D

Are you thinking of this reframing as part of what cheryl's just starting to work on with the cartographos or? Is that something that's happening in security.

I

I'm thinking in combination, it will be good to work with cheryl sounds like she's, also working in other areas around well. How do people do modern uh interpretations of landscapes like perhaps this is not a topographic map? That's more a a subway map. What station you get on and your destination dictates your journey and uh we we can take well the the report. That's been done and the data from it and either perhaps change the language. So it's not as disparaging of certain projects or like shed slide of. Why do?

I

How would this projects come into the equation, not being secret solution on their secrets management? We can add a ton of color of like how can you leverage both in combination? We can also do like the next set of things like well. What's the intersection of the two and do a write-up about it about it, uh use the cloud native security landscape?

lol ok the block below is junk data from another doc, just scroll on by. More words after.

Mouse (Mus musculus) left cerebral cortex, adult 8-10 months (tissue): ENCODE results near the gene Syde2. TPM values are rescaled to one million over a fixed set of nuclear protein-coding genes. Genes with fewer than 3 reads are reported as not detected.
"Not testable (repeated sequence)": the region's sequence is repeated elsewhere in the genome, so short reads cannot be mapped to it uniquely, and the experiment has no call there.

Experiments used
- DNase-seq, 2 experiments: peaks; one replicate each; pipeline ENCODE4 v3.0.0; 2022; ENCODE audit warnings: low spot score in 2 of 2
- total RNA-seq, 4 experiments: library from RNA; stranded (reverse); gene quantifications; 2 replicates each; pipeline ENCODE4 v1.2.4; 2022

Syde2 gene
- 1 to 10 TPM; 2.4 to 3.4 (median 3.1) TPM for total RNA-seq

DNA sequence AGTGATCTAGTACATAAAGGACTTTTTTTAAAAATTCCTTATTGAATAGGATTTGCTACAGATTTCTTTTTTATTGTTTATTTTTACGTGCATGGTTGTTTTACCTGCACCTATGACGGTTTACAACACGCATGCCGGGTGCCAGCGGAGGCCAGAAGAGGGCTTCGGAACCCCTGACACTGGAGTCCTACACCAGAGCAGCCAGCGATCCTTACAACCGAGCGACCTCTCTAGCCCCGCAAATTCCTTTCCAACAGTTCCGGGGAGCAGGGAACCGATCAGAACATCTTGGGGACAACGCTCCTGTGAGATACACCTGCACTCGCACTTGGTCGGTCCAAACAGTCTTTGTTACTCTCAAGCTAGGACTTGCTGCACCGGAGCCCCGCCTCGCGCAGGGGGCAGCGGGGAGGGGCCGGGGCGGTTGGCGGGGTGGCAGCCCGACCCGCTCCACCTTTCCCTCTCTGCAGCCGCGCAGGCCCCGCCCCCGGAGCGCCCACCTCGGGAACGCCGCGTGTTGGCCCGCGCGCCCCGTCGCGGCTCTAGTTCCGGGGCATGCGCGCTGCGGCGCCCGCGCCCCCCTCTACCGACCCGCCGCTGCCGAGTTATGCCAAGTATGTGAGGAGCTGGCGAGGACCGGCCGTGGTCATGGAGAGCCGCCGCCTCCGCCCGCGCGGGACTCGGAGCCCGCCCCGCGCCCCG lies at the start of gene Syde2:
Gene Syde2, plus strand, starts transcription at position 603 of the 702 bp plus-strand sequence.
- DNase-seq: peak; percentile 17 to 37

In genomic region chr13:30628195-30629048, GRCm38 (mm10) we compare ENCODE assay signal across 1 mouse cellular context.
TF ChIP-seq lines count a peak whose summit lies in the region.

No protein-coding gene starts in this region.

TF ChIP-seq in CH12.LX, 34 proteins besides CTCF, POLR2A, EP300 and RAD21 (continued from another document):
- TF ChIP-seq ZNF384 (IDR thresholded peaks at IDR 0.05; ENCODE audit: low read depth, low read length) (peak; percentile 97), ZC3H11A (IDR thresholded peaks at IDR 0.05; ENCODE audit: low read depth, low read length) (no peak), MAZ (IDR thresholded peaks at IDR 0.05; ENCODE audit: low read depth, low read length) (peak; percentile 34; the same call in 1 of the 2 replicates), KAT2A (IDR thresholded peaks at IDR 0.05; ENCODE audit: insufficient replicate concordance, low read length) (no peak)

I

That's in the works for that purpose, as well, and unlike cheryl's, renewal of the landscape, so yeah thinking thinking a little bit uh scatter-minded and and in every single direction, but starting to to hear the semblance of something that that we can perhaps form for more more thoughts around.

H

I would love to brainstorm with you on how to do those things together. um Definitely I'm open to new formats, new ways that we can produce helpful content for people um yeah just to help guide them. I think it's it's very hard for people who are not in this day-to-day looking at it to really understand the the kind of reality there's a lot of hype. There is a lot of hype right.

H

I love cloud native, but there's a lot of hype, so anything that can help people cut through that and figure out what is really truly coming down. The pipeline would be great.

D

100 agree with that, and I think we have some very good articulations of like kind of 101. You know how to adopt cloud native 101, but actually you don't have to go very far down the road before you realize. Oh there's, a ton of security, observability all kinds of other bits that maybe are a bit more confusing yeah, but I do I remain. I think these technology radars are a fantastic initiative. I think we're learning a lot about what's actually being used and that's really useful.

F

Yeah, thank you, elena, for presenting the technology radar. Thank you cheryl, and the team for working on it. It's it's very useful information.

B